While most academic enemies of Israel are Middle East studies specialists, increasingly those in the social sciences and humanities are finding new ways to weaponize their fields against the Jewish state. Mapping Israel, Mapping Palestine by Jess Bier, an assistant professor of urban sociology at Erasmus University, Rotterdam, uses the field of geography to portray Israel's alleged colonization of "Palestine" and isolation of Palestinians in "segregated Bantustans."
Beir combines the now-familiar rhetoric of "anti-colonialism" with the arcana of ethnographic cartography. The book is suffused with language and terminology that will be unfamiliar to most readers: graduated circles, choropleths, critical triangulation, and so on. Page after page of geographical jargon and lectures on various mapping techniques from the British Mandate to the present aim at showing how Israel unfairly uses its technological superiority to "erase" Palestinian villages, hamlets, and towns, and to force Palestinians to live in remote "Bantustans."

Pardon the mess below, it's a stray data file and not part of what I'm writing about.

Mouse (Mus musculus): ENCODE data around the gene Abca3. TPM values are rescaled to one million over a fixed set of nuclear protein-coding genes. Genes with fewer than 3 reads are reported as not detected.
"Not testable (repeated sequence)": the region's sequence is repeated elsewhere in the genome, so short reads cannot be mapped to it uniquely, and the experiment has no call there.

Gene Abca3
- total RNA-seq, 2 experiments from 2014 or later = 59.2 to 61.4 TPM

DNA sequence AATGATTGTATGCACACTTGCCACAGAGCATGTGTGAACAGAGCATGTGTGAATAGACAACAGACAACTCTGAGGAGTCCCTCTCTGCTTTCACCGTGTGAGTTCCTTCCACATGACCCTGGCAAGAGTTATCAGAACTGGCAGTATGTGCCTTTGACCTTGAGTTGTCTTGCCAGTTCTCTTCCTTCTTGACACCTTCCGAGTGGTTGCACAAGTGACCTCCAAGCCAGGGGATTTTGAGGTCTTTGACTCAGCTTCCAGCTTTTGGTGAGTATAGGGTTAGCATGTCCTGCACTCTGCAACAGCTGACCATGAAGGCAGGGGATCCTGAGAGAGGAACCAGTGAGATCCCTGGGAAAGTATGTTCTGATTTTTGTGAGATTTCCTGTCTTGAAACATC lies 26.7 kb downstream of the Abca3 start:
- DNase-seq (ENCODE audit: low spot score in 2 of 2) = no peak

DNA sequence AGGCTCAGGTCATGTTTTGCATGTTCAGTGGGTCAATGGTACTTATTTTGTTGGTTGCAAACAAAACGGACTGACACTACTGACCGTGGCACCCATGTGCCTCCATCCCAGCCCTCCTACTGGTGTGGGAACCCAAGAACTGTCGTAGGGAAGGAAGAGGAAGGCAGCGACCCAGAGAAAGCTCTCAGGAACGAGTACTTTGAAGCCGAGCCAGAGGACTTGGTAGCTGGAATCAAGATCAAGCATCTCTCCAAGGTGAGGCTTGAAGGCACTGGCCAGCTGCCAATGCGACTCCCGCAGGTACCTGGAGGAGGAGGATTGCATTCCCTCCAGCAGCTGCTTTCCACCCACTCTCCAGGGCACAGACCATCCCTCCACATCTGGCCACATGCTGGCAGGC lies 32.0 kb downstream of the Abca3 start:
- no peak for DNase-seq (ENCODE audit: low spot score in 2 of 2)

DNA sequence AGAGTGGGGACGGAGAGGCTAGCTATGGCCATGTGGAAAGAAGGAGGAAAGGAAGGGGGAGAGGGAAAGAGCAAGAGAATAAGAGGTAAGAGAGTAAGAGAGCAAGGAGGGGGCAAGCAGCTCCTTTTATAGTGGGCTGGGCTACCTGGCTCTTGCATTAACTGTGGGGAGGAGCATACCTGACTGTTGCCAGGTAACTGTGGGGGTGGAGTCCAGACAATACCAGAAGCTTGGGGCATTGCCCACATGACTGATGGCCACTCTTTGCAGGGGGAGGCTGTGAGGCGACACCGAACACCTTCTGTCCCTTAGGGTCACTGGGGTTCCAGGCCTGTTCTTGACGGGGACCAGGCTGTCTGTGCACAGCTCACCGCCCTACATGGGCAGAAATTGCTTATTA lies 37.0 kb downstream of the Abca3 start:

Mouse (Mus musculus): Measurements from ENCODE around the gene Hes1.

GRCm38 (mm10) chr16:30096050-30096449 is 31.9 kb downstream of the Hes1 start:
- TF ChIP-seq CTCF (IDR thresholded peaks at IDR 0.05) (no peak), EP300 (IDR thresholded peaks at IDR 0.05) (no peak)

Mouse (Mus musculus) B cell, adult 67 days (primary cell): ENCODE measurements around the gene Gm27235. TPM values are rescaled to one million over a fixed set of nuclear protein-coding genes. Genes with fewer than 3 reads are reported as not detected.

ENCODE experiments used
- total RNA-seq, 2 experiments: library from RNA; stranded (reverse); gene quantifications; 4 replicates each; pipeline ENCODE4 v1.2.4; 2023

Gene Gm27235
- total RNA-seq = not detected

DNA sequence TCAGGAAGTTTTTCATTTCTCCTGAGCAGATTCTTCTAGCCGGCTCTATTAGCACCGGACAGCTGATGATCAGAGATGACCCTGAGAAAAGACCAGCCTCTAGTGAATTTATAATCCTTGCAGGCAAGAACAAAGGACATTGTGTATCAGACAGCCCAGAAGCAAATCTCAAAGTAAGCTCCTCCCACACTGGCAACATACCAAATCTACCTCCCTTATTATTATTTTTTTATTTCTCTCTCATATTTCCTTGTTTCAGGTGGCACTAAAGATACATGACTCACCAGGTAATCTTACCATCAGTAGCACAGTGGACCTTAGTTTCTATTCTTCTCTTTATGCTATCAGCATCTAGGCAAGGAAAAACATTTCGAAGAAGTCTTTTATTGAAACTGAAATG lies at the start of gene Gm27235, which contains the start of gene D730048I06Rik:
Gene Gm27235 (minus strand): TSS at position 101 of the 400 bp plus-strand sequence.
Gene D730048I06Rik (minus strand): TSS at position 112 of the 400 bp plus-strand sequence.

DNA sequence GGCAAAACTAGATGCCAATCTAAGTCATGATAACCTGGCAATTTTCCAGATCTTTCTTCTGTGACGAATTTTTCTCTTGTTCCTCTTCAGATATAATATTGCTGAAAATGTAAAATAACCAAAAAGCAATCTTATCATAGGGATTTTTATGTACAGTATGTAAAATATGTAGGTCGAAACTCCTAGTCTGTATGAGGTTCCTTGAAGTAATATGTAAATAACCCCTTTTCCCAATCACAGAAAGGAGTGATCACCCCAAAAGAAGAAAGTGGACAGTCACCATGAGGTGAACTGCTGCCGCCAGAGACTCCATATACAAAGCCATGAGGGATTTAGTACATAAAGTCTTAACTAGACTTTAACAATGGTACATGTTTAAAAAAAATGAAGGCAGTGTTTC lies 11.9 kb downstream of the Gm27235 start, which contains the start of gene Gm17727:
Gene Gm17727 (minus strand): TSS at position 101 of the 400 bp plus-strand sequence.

Baffling sentences are found on nearly every page: "Both mobility and fixity can lead to disempowerment, but through a focus on the production of place, stasis provides an additional aspect for the study of knowledge created within political and social movements."
Among the book's shortcomings is its lack of any analysis of Palestinian maps that erase Israel, such as that provided in a short, clear article by Tsivya Fox titled "Who Took Israel off the Map?" What ethnographic details might lurk beneath the ground in Palestinian tunnels into Israel? How about a cartographic history of the ancient kingdoms of Judea and Samaria? The book's only use lies in illustrating what happens when an academic polemicist takes aim against Israel.